Krewella Comes Alive, Brings Youthful Enthusiasm to Stadium-Sized EDM
As many of us know, a night of clubbing can be separated into three phases.
You have: The Pregame—warming up, getting ready, getting to the club, getting in; The Party—the sweat, the crowd, the dancing; and The Aftermath—the cool down, getting home, sitting in your car exchanging stories, perhaps seeing the sunrise.
It’s fairly apparent that Krewella fully understandsall this because the group’s debut album, Get Wet (Columbia), plays like a journey through a crazy, party night with a trio of youthful friends and siblings—which is exactly what they are.
Krewella was born when Kris “Rain Man” Trindl, 25, met Jahan Yousaf, 24, at a frat party in college. The two added Jahan’s sister Yasmine, 21, to the mix and they eventually got to making beats. And now, the Chicago-bred threesome’s recently finished debut brings its pop-punk roots to the forefront of stadium-sized electronic-dance music. On Get Wet, they take the listener on an adventure with feelgood, hands-in-the-air singles like “Alive” and aggressive party-starting tunes like “Live for the Night,” moving along with a tracklist that imitates the progression of another wild night.
Rather than following in the footsteps of producer peers like David Guetta who commission pop stars to sing over their beats, Krewella’s Yousaf sisters write and record tender rave ballads and hard-hitting dubstep tracks over Trindl’s original music. A former “ghost producer” for other artists, Trindl says that Skrillex was his major EDM influence.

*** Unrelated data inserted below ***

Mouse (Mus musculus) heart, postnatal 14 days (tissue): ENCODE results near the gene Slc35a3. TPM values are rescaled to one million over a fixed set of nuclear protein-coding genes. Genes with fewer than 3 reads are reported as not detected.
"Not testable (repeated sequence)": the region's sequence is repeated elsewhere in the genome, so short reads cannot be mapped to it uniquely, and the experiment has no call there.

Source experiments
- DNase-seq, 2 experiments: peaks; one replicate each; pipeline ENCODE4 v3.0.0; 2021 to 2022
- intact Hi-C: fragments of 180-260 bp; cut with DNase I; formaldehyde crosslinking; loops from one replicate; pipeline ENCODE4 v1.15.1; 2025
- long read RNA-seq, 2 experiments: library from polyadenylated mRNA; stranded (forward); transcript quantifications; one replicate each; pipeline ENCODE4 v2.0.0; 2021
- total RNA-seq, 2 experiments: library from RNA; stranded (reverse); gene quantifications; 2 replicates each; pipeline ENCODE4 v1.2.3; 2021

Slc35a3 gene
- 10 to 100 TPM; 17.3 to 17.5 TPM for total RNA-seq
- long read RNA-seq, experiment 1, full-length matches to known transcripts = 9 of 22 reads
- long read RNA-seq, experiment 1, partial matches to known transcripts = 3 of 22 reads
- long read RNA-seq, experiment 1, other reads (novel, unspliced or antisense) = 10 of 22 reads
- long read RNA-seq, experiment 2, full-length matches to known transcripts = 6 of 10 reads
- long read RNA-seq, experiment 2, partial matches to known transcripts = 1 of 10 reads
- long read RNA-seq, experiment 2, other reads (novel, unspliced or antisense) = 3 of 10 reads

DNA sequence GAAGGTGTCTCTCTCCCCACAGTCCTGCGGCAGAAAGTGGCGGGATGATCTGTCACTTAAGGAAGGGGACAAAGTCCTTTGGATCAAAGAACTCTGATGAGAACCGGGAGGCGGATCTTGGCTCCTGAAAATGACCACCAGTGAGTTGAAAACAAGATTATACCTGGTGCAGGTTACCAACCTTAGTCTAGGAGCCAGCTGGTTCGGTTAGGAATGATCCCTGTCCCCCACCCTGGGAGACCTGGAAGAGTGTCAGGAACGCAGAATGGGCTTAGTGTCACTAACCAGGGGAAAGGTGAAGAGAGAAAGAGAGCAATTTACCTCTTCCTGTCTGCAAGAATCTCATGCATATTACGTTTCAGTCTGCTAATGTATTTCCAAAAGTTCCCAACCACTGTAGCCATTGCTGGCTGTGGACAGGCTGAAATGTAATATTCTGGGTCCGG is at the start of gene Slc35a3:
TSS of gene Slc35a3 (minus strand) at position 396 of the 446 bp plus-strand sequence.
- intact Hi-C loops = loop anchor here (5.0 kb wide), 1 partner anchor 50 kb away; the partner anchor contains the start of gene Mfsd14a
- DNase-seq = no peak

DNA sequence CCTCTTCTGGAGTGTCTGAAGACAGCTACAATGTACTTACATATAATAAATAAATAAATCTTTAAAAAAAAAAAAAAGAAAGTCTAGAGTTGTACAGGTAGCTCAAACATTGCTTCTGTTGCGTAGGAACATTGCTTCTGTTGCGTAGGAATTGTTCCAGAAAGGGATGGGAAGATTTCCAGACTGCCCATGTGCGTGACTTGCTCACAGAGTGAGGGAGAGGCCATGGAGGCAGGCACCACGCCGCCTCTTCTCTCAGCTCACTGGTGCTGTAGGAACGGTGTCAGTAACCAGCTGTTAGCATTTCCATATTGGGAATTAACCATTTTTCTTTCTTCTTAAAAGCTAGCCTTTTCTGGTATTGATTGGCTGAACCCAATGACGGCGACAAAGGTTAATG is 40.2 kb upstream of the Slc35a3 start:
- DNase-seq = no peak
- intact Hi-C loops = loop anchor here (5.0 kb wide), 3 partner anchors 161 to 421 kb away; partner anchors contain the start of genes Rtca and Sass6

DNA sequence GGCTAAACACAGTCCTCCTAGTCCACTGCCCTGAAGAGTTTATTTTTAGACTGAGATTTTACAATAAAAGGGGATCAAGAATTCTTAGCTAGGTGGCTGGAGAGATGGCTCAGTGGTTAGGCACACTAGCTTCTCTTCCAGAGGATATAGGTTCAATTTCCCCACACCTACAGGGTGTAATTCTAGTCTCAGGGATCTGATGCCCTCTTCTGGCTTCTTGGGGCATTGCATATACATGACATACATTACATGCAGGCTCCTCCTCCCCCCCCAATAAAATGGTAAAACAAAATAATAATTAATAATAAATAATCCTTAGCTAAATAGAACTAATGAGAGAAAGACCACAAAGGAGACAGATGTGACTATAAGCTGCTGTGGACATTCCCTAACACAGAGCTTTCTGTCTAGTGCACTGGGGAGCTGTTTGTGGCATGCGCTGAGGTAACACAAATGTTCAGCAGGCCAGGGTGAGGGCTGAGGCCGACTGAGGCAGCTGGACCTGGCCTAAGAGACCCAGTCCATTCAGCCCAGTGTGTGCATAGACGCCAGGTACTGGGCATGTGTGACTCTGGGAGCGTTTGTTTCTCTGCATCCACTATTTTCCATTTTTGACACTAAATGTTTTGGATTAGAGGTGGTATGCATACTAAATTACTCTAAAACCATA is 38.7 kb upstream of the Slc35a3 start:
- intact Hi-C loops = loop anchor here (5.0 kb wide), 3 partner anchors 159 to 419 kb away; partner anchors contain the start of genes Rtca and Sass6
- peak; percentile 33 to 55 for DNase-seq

Inspired to DJ after noticing the lack of females in the industry, Yasmine and Jahan reached out to members of their local Chicago club scene to show them the ropes. In June 2012, their EP “Play Hard,” reached No. 1 on Billboard’s Dance Radio Chart and placed on the Pop Radio Chart as well. Scoring bookings around the world at festivals from Stereosonic to Electric Daisy Carnival, the group’s ultimate game changer was a hybrid DJ-live vocal set at Ultra Miami 2013.
As we approached the album’s release, the group was preparing to embark on a promotional tour with a stage set-up that includes live vocals, live guitar, and a full stage production with an electronic rock show feel. Despite moving to the front of the DJ booth, microphones in hand, the Yousaf sisters insist that Krewella’s show will be the furthest thing from packaged pop—no choreography, just